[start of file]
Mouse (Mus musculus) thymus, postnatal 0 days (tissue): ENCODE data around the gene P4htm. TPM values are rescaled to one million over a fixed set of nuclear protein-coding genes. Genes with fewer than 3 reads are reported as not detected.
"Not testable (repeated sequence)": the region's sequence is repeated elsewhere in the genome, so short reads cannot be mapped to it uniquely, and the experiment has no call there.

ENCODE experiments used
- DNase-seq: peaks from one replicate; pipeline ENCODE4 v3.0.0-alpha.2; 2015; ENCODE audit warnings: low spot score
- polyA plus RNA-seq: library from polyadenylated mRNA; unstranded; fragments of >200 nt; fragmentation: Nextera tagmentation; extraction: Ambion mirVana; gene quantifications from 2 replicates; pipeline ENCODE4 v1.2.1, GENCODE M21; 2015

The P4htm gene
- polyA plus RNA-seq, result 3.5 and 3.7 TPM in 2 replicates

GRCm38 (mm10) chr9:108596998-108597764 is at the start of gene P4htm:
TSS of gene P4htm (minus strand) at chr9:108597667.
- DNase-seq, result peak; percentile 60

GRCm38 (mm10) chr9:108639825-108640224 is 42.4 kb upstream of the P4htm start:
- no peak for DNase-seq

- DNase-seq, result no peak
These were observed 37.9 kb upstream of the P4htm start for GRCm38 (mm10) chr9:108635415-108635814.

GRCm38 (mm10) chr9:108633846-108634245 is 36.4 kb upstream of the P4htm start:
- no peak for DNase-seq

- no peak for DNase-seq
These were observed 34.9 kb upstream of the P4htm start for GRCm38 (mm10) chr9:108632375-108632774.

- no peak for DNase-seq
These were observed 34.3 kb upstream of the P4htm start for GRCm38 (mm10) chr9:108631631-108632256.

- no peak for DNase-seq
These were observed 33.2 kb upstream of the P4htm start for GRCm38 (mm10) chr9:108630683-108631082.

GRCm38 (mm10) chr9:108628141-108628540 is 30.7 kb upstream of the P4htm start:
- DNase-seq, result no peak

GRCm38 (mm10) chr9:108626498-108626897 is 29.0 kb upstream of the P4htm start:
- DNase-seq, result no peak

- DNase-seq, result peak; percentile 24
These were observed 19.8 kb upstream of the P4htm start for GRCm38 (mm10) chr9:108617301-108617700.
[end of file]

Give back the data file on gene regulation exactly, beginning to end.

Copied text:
Mouse (Mus musculus) thymus, postnatal 0 days (tissue): ENCODE data around the gene P4htm. TPM values are rescaled to one million over a fixed set of nuclear protein-coding genes. Genes with fewer than 3 reads are reported as not detected.
"Not testable (repeated sequence)": the region's sequence is repeated elsewhere in the genome, so short reads cannot be mapped to it uniquely, and the experiment has no call there.

ENCODE experiments used
- DNase-seq: peaks from one replicate; pipeline ENCODE4 v3.0.0-alpha.2; 2015; ENCODE audit warnings: low spot score
- polyA plus RNA-seq: library from polyadenylated mRNA; unstranded; fragments of >200 nt; fragmentation: Nextera tagmentation; extraction: Ambion mirVana; gene quantifications from 2 replicates; pipeline ENCODE4 v1.2.1, GENCODE M21; 2015

The P4htm gene
- polyA plus RNA-seq, result 3.5 and 3.7 TPM in 2 replicates

GRCm38 (mm10) chr9:108596998-108597764 is at the start of gene P4htm:
TSS of gene P4htm (minus strand) at chr9:108597667.
- DNase-seq, result peak; percentile 60

GRCm38 (mm10) chr9:108639825-108640224 is 42.4 kb upstream of the P4htm start:
- no peak for DNase-seq

- DNase-seq, result no peak
These were observed 37.9 kb upstream of the P4htm start for GRCm38 (mm10) chr9:108635415-108635814.

GRCm38 (mm10) chr9:108633846-108634245 is 36.4 kb upstream of the P4htm start:
- no peak for DNase-seq

- no peak for DNase-seq
These were observed 34.9 kb upstream of the P4htm start for GRCm38 (mm10) chr9:108632375-108632774.

- no peak for DNase-seq
These were observed 34.3 kb upstream of the P4htm start for GRCm38 (mm10) chr9:108631631-108632256.

- no peak for DNase-seq
These were observed 33.2 kb upstream of the P4htm start for GRCm38 (mm10) chr9:108630683-108631082.

GRCm38 (mm10) chr9:108628141-108628540 is 30.7 kb upstream of the P4htm start:
- DNase-seq, result no peak

GRCm38 (mm10) chr9:108626498-108626897 is 29.0 kb upstream of the P4htm start:
- DNase-seq, result no peak

- DNase-seq, result peak; percentile 24
These were observed 19.8 kb upstream of the P4htm start for GRCm38 (mm10) chr9:108617301-108617700.